The Committee to Protect Journalists is writing to protest your government's targeting of the private press following clashes last week between protesters and security forces, in which at least 40 people were killed, according to international news reports.
For the past two days state-owned media have published a list of people who your government plans to prosecute for attempting to "violently undermine the constitutional order in the country."
Besides opposition leaders, the heads of the Ethiopian Teachers' Association and local representatives of the international charity Action Aid, many of whom are already in jail, the list includes publishers and editors of eight private, Amharic-language weekly newspapers. It also includes the president of the Ethiopian Free Press Journalists' Association (EFJA), Kifle Mulat. State media have disseminated photographs of many of these journalists, and have called on the public to tell police their whereabouts.
Information Minister Berhan Hailu told CPJ today that the journalists had betrayed journalistic ethics and were "working hand in hand with the activities of some political parties who are actively involved in destabilizing the peace and stability of the country." But he declined to give details of the allegations and would not comment on the charges the journalists could face.
At least two journalists have already been arrested. Dawit Kebede, editor-in-chief of the independent weekly Hadar, and deputy editor Feleke Tibebu were detained on November 2. Their names are on the wanted list along with that of their publisher. They are being held at the central prison in Addis Ababa. According to local sources, the editors appeared in court on Monday as part of a large group of political detainees. The group, which included senior opposition members and civil society leaders, were denied bail and returned to jail until November 22 but were not charged.
Many local journalists have gone into hiding, fearing arrest. In addition, local sources told CPJ that police stationed in the government-owned printing press have prevented most private newspapers from publishing since last week. Minister Hailu declined to comment on whether the police actions are the result of a government directive.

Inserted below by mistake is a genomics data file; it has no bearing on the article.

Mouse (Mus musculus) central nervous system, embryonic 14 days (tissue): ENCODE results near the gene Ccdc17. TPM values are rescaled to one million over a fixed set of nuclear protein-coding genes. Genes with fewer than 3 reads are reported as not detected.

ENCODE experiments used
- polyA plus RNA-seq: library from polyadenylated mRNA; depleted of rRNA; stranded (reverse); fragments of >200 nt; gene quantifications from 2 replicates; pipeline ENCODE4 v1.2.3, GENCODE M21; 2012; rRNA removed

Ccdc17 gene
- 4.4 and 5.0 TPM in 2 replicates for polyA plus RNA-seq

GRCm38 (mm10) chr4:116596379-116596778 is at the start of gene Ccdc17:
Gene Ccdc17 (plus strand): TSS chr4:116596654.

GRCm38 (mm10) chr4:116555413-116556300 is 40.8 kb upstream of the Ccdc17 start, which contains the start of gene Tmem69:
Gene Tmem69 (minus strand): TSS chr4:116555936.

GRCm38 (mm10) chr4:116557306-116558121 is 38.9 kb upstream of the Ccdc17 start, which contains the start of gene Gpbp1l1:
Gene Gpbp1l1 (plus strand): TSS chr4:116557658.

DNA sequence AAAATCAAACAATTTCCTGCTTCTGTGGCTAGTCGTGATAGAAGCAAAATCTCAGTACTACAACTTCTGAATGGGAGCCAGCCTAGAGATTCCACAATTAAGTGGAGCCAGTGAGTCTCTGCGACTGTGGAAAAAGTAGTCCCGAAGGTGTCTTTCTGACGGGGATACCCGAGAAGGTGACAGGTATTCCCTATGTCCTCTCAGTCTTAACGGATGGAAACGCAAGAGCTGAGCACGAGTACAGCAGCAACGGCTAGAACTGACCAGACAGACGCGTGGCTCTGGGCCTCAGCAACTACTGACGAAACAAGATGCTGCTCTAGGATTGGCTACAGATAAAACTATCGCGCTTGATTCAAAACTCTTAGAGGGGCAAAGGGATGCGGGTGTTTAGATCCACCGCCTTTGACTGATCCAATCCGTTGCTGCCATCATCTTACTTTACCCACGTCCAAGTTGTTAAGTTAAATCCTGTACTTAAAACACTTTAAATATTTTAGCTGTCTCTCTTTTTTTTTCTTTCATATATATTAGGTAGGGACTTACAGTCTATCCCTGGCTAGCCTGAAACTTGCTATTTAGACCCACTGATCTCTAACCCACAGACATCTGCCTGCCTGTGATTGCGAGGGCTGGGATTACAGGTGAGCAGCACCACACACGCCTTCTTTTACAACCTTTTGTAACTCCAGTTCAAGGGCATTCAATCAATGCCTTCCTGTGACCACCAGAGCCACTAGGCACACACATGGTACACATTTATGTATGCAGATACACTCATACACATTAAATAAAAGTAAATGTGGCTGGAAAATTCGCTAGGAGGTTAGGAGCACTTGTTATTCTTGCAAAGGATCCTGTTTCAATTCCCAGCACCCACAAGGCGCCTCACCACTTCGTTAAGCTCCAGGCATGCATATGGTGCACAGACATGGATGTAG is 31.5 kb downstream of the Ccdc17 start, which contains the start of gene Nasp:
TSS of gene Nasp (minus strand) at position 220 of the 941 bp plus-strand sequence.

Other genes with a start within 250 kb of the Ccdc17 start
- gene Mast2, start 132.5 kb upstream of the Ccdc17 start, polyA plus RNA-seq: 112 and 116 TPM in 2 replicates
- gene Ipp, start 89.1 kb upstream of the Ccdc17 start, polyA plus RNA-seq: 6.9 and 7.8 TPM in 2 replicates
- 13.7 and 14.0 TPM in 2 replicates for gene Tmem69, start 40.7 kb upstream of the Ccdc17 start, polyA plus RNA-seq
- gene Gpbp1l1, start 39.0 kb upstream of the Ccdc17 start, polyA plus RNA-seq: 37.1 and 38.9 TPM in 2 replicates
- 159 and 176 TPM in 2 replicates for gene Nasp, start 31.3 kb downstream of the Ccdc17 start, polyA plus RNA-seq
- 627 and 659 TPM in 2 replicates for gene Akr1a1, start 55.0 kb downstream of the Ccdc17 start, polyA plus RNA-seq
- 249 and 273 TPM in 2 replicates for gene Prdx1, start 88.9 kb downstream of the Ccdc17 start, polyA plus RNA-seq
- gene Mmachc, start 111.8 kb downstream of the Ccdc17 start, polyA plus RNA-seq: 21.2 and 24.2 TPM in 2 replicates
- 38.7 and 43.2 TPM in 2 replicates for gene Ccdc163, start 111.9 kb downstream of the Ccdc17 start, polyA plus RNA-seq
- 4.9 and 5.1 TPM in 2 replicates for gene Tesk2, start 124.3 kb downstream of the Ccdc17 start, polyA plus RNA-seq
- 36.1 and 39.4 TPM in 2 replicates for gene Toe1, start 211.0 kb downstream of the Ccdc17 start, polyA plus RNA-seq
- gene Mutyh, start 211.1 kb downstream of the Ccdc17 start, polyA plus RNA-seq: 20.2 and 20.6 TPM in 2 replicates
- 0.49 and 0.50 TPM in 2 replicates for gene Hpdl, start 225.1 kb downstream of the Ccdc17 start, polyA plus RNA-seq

Security forces have also detained family members of journalists who are in hiding, according to CPJ sources. On November 2, police arrested the mother of newspaper owner Serkalem Fassil, who is in hiding with her journalist husband Iskinder Nega. Despite earlier reports from CPJ sources that Fassil's mother had been released, local sources said today that she has been transferred to a prison cell in Addis Ababa. Fassil owns the Amharic-language weeklies Asqual, Menilik, and Satanaw. Both her name and Nega's were on the government wanted list.
Your government's crackdown on the media followed threats by authorities last week to arrest leaders of the EFJA and journalists accused of being "mouthpieces" for the opposition Coalition for Unity and Democracy (CUD) party. Authorities have also used state-owned media to smear foreign and independent media, endangering the safety of their journalists. On November 1, Minister Hailu told the state-owned newspaper The Herald that radio stations Voice of America and Germany's Deutsche Welle were "bent on destabilizing the peace and stability of the country." Both stations are popular and respected news sources in Ethiopia. Your Excellency's government has refused so far to license any local independent radio stations.
As an organization of journalists dedicated to defending the rights of our colleagues worldwide, CPJ is deeply troubled by your government's harassment and censorship of journalists. We urge you to release Dawit Kebede and Feleke Tibebu, and to call off your government's apparent campaign to shut down much of the private press in Ethiopia. Journalists must be free to do their jobs without fear of reprisal.
Thank you for your attention to these important matters. We await your reply.